7,000 held in Libya's new reign of fear and torture
- UN raises concerns of torture and ill-treatment
- Many held simply because they have darker skin
By Tom Leonard
Thousands of people including women and children are being held illegally and tortured by rebels who helped oust Colonel Gaddafi, according to a UN report.
Around 7,000, many of them foreigners, are behind bars in private prisons and makeshift detention centres, beyond the control of the new Libyan government and without access to any legal redress.
The report by UN Secretary General Ban Ki-moon will be embarrassing for Britain and other governments which supported the overthrow of the Gaddafi regime despite concerns about who would take power in their place.
Racism? Fighters loyal to the NTC hold captive a sub-Saharan African man suspected of working as a mercenary for Gaddafi in this August 25 photo
Many of the detainees are sub-Saharan Africans whom their captors accuse of being Gaddafi mercenaries, based in some cases purely on the fact that they have darker skin. The women and children are being held with them, under the control of male-only guards.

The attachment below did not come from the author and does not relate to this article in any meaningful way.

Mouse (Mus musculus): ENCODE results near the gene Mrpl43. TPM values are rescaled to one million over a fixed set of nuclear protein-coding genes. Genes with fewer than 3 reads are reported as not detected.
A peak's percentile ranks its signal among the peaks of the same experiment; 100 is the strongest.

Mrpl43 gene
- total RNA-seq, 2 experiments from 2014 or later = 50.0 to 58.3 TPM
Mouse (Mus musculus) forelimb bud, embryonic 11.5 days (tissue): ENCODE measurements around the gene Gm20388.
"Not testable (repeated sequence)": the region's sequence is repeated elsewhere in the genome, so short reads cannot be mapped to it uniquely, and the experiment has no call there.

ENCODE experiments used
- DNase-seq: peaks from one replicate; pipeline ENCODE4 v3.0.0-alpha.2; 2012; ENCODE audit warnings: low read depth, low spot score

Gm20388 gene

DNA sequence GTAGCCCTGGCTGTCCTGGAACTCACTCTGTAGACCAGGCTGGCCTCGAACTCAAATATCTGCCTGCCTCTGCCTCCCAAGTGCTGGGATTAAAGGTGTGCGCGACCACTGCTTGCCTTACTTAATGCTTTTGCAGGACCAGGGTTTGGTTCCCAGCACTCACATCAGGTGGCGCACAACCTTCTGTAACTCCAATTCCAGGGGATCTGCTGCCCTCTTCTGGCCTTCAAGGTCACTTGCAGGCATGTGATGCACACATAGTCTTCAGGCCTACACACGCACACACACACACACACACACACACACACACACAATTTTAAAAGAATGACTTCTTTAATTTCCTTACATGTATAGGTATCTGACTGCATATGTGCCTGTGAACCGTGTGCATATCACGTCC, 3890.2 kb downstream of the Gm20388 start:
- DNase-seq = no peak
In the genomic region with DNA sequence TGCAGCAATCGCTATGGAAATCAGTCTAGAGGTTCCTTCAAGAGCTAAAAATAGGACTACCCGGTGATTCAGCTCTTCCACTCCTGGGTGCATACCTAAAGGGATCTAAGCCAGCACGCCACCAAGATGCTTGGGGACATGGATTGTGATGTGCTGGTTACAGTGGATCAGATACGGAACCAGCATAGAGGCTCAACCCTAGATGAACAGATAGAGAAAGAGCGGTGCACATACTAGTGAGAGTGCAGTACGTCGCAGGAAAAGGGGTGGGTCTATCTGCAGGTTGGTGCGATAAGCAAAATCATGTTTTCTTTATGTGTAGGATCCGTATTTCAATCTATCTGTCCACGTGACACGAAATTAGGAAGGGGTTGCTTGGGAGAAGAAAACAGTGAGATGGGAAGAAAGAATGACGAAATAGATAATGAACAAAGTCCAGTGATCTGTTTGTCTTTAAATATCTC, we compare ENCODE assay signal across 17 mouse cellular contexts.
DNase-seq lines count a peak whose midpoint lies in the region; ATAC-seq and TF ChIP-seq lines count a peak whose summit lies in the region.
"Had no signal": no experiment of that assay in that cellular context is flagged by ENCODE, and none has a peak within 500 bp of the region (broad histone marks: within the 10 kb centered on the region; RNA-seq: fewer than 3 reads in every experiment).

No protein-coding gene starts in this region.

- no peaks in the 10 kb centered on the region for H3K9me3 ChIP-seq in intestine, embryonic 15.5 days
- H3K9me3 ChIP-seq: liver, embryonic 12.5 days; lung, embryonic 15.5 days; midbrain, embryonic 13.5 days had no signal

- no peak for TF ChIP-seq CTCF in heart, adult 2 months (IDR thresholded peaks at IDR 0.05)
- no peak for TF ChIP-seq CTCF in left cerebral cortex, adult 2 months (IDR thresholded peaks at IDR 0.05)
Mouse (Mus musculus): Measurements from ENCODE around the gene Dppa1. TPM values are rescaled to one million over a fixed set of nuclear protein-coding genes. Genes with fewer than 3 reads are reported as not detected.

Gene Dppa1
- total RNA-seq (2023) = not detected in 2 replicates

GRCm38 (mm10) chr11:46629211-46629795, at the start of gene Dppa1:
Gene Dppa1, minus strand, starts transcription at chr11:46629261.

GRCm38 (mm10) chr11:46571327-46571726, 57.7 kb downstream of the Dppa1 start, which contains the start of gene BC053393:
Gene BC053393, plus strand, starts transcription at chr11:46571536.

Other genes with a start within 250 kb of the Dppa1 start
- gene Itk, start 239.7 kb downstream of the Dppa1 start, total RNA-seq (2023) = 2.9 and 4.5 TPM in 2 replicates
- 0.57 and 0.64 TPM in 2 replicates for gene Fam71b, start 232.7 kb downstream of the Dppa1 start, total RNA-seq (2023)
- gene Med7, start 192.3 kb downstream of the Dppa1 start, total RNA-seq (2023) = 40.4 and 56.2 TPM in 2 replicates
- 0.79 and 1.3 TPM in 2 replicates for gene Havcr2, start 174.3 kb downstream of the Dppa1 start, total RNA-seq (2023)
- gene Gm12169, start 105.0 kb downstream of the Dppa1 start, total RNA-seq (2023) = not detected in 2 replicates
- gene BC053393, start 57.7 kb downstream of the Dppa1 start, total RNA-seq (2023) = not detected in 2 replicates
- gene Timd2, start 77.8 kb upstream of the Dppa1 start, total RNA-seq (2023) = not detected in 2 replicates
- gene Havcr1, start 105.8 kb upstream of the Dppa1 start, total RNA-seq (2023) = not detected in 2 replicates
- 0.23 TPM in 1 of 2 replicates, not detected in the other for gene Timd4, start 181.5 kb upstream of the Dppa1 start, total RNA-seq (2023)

‘Some detainees have reportedly been subjected to torture or ill treatment,’ the UN said.
While political prisoners jailed by Gaddafi have been freed, the militias’ prisoners have no access to the courts ‘in the absence of a functioning police and judiciary’, it added.
Most policemen have failed to return to work in the lawlessness that grips Libya while the court system has been paralysed by a lack of security and absenteeism by judges and administrative staff.
Out of control: Libyan rebel fighters question an African man as they search for Gaddafi army soldiers in Tripoli on August 22, 2011
While the new government tries to assert control over the chaos, UN officials and foreign diplomats warn that the ‘revolutionary brigades’ that united to drive out Gaddafi’s forces are largely tribal and have kept significant control in their own regions.
The report also said there were ‘disturbing’ claims of war crimes being committed by both sides as they fought for control of Sirte, the town where Gaddafi was captured and killed last month.
As an example of the atrocities committed by the rebels, the report highlighted the town of Tawerga, whose inhabitants have been accused of siding with Gaddafi during the civil war.
The UN said Tawergas are ‘reported to have been targeted in revenge killings, or taken by armed men from their homes, checkpoints and hospitals and some allegedly later abused or executed in detention’.
The UN also warned that a vast arsenal of surface-to-air missiles, known as Manpads, had been accumulated in Libya, further worsening the security situation there.